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This week saw a mass shooting in a high school outside of Boca Raton, Florida that left at least 17 dead and many injured. In light of these events Kentucky Governor Matt Bevin (R) decided to focus on video games as contributing to a "culture of death" that leads to mass shootings.
On Thursday morning, Bevin gave an interview on WHAS Leland Conway show where he said, "There are video games that, yes, are listed for mature audiences, but kids play them and everybody knows it, and there's nothing to prevent the child from playing them." Bevin added that these games "celebrate the slaughtering of people. There are games that literally replicate and give people the ability to score points for doing the same thing that these students are doing inside of schools, where you get extra points for finishing someone who's lying there begging for their life."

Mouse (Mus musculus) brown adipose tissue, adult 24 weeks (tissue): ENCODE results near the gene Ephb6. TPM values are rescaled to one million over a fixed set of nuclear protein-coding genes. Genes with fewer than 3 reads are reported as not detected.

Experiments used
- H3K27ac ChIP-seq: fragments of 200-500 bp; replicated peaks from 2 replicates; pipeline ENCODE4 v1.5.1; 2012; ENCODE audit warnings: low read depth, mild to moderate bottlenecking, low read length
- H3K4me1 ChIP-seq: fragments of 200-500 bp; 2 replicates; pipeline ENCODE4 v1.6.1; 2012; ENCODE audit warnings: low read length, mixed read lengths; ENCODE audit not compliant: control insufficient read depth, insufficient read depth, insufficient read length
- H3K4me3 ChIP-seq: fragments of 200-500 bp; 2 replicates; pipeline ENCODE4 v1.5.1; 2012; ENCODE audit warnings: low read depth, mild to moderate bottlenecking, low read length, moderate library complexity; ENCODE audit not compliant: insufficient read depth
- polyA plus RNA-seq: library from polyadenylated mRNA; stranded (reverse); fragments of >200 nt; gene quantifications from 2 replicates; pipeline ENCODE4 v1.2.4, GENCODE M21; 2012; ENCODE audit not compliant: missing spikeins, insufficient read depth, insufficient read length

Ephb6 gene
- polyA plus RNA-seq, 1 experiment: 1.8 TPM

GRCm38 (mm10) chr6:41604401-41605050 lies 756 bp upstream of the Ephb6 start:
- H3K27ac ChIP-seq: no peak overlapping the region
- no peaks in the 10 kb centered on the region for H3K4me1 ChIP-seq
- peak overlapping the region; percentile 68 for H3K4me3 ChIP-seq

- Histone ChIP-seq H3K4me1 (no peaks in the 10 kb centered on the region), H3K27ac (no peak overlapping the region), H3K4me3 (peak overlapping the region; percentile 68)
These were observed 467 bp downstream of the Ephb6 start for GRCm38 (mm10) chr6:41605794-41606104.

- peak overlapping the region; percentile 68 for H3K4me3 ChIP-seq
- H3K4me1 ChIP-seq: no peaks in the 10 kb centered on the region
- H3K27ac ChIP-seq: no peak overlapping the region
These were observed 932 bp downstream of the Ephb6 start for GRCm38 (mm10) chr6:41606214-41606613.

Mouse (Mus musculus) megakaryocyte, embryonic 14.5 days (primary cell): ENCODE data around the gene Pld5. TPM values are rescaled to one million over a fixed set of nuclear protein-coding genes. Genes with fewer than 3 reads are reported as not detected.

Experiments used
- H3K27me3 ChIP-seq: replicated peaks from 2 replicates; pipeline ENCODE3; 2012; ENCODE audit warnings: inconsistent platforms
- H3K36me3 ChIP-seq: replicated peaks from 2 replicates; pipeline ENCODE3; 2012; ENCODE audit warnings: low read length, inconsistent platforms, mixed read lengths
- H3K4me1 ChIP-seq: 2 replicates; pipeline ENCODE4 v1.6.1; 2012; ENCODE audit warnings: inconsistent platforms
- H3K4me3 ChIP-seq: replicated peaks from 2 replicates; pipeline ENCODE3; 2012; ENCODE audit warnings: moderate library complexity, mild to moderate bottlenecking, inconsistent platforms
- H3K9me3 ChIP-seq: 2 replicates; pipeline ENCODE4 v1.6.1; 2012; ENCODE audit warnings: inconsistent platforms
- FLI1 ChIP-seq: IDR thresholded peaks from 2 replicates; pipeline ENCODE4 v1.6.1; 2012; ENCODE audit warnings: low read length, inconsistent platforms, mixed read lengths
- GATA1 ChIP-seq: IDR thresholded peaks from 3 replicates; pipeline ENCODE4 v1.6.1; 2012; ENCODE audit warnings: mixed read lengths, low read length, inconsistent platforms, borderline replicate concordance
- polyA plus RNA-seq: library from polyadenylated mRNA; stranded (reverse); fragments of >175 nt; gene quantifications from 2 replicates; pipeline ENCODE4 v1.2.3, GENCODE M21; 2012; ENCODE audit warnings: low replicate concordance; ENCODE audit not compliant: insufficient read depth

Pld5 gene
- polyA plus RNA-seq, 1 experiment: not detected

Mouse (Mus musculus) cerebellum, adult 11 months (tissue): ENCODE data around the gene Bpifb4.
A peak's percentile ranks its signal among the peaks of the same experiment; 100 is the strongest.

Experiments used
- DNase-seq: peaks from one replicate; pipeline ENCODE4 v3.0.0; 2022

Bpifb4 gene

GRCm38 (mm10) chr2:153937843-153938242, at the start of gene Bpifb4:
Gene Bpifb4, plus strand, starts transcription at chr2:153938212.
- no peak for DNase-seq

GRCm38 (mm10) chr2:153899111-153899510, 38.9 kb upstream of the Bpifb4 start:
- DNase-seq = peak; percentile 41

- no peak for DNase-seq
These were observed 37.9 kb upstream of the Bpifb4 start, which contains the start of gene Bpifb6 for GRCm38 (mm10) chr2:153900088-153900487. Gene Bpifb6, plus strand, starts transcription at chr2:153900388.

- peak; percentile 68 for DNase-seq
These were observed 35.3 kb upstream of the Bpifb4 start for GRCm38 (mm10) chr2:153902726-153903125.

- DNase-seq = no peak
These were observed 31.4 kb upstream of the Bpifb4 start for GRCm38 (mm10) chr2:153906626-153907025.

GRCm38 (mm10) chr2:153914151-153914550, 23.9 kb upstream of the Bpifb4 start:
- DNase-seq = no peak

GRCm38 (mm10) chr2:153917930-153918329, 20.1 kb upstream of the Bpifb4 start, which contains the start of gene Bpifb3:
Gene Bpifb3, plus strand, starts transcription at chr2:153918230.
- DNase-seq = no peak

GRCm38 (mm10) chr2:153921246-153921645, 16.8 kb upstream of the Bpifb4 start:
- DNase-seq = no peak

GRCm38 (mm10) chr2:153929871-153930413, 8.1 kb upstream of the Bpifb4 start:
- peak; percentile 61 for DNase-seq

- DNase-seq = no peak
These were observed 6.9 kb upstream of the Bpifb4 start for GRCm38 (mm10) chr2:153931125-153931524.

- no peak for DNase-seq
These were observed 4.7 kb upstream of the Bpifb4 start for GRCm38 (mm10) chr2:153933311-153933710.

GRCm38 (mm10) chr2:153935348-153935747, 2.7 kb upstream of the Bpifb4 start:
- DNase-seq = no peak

Bevin actually has a lot to say on the subject about violent video games, comparing it to pornography, and expressing frustration that these video games are being "forced down our throats under the guise of protected speech."
Bevin had previously called out video games as having some cause on mass shootings. After the January school shooting in Benton Kentucky, Bevin posted a Facebook video calling out video games as part of the problems "desensitizing young people to the actual tragic reality and permanency of death."
While studies have shown that there is no evidence to support any relation between violent video games and violent behavior, as recently as January 16 of this year from the University of York. Still, video games have been a popular potential cause for violent school shootings from the Columbine massacre in 1999 to the Virginia Tech shooting in 2007.
As the nation reels from another mass shooting, we can expect the focus return to a bevy of potential causes and explanations for the shooting in Florida, from violent video games to violent movies. Meanwhile, the call to begin a conversation around gun control has so far been met with resistance from some state representatives and officials.